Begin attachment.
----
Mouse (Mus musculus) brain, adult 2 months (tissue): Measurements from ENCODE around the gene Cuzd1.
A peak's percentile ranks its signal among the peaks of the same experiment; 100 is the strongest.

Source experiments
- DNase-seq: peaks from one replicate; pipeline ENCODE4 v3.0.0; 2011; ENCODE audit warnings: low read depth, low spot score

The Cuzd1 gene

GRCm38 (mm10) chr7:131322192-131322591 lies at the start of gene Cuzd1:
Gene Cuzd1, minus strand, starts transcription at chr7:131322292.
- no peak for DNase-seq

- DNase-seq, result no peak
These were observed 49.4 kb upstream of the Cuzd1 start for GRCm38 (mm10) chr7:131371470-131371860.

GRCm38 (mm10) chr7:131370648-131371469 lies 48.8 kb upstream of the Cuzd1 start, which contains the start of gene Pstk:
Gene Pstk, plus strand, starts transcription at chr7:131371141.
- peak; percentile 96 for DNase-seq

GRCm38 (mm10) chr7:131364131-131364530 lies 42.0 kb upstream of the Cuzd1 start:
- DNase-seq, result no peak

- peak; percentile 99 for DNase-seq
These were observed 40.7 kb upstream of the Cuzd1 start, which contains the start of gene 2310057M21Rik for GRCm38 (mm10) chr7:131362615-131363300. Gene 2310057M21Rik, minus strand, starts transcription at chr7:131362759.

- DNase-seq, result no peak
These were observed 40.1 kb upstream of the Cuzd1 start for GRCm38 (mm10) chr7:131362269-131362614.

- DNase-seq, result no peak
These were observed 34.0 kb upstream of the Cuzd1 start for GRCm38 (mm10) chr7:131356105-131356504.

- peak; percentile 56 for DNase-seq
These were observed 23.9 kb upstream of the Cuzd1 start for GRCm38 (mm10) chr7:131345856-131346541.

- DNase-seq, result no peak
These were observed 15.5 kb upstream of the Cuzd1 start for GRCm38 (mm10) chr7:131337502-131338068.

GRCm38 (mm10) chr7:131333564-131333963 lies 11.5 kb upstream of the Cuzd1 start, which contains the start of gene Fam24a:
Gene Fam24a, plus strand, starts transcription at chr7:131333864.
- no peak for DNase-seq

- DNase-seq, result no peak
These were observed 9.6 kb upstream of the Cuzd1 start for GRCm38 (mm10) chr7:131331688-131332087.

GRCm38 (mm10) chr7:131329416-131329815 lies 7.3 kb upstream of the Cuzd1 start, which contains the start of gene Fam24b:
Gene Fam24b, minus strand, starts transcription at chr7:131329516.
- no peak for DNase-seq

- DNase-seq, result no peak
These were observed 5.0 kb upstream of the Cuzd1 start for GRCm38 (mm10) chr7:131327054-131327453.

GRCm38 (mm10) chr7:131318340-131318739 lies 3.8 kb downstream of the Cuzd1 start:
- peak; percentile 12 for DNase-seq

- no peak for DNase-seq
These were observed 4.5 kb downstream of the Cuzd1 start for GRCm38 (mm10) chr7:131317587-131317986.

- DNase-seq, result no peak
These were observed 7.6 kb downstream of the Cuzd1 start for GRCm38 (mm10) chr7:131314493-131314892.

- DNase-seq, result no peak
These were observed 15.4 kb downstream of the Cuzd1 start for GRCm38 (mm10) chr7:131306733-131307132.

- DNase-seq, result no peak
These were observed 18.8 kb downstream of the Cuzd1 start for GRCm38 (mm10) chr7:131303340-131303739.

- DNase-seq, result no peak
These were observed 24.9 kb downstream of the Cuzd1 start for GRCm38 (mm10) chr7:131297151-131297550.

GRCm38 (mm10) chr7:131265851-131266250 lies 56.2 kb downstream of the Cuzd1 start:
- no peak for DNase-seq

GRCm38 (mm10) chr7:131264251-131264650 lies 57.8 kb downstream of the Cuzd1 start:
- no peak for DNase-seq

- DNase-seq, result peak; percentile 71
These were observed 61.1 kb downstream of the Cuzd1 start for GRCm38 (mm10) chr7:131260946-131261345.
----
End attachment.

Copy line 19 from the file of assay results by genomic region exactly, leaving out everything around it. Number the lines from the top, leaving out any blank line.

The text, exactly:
These were observed 40.1 kb upstream of the Cuzd1 start for GRCm38 (mm10) chr7:131362269-131362614.